Who are the Left? A Liberal Response
by New Dealer
Tod Kelly recently tried to define what he considers to be the Left and received much criticism for his definition. This is my attempt as a liberal Democratic party supporter to try and define the differences between the Democratic Party, Liberals, and The Left/Leftists.
The first issue is that politics depend a lot on the context of nations. This essay is solely focused upon politics and people in the United States of America.
The second problem is that the terms Left and Right originated in a very specific historical context and have probably outlived their uses. The very brief description is that the terms the Left and the Right originated during the French Revolution and originally referred to the seating arrangement of the Estates General. The republicans and anti-monarchists generally sat on the left-hand side of the Estates General and the monarchists and pro-Bourbons generally say on the right-hand side of the Estates General. I don’t think it is unreasonable to say that the terms Left and Right have outlived their purpose and most people have political beliefs that place them all over the map. We have seen this numerous times on this board and almost everywhere else in politics and many issues do not tack squarely to being solely on the left or solely on the right. There are liberals and conservatives who oppose the Drug War and NSA and possibly for very different reasons. There are liberals and conservatives who support same-sex marriage and for very different reasons.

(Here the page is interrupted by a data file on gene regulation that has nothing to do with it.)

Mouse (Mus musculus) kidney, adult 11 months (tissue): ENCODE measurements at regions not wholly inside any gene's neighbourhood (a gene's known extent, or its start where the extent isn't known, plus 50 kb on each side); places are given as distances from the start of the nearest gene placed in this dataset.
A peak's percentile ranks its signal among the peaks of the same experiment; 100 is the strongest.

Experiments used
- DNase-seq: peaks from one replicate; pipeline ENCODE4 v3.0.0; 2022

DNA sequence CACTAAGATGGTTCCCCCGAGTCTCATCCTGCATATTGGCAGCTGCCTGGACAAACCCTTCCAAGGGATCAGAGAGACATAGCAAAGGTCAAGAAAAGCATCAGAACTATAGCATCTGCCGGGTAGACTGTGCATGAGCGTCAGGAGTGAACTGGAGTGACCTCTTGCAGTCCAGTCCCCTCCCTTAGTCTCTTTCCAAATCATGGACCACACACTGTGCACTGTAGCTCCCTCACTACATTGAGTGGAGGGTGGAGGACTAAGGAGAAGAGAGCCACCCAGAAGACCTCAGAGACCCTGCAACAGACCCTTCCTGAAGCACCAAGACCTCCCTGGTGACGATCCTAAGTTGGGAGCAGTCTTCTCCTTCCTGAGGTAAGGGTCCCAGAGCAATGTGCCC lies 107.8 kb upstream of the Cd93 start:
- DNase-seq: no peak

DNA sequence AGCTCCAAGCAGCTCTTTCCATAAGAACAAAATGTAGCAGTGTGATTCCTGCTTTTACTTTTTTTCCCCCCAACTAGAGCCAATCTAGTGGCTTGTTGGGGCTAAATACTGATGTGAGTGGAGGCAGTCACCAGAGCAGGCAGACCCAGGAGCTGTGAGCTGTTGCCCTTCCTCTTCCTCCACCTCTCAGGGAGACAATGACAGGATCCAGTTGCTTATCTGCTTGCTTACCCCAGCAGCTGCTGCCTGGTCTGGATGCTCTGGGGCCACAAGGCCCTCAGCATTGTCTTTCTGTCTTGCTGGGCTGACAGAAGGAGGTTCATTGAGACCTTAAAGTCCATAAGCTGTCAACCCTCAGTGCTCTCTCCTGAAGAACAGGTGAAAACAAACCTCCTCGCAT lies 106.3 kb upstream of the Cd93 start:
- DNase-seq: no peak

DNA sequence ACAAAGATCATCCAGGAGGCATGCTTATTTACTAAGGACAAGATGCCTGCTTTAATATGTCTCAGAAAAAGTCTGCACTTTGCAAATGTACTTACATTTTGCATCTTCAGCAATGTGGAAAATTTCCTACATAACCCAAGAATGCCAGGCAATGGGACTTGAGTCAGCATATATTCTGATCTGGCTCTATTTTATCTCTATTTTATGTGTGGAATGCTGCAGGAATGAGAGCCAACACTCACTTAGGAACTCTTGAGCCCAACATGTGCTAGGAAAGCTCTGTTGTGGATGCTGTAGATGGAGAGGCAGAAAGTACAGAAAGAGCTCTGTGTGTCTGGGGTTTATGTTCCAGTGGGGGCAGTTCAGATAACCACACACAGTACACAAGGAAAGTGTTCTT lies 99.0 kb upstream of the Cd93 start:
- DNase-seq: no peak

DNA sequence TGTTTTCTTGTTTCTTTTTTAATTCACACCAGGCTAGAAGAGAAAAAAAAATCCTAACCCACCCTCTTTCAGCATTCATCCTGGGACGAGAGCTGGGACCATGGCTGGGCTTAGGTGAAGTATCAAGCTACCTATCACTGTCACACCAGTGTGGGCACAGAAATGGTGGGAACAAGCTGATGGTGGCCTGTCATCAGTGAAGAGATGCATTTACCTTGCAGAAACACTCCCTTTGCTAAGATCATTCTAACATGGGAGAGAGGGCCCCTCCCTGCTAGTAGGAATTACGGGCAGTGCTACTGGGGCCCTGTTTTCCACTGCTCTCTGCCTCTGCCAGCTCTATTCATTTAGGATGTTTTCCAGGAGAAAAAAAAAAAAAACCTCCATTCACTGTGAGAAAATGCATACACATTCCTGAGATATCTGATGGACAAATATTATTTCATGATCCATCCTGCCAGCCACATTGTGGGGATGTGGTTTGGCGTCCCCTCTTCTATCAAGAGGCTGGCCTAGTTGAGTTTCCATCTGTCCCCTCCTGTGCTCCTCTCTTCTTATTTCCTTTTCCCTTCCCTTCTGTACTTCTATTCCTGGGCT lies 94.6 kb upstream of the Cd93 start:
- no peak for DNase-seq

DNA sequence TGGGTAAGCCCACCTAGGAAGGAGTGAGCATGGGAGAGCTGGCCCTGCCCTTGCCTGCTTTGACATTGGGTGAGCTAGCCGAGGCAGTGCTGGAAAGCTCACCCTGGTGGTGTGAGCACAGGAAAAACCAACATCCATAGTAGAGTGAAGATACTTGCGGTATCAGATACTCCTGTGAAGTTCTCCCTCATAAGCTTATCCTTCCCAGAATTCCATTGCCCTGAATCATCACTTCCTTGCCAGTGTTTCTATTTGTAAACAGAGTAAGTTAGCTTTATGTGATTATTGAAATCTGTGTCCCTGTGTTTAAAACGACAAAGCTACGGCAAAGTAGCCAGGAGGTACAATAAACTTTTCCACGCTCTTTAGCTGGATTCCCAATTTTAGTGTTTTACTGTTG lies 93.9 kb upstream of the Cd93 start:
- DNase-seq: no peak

I. The Democratic Party:
The Democratic Party is a political party with a long history in the United States of America. Depending on who you ask, it might or might not be the descendants of the Democratic-Republicans and Thomas Jefferson. The Democratic Party has always been a big tent party with distinct urban and rural wings. The Democratic Party was the home of Tammany Hall and urban immigrants and also the home of Southern Planters and confederate apologists until pretty recently.
There have always been Democratic schisms and fights between moderate-conservative members and liberal members. The late 1800s saw a split between conservative Bourbon Democrats like Grover Cleveland and populist reformers like William Jennings Bryan. Whole books have been written about the struggles and changes in the Democratic Party from a largely conservative and southern party to a largely northern, urban, and liberal one.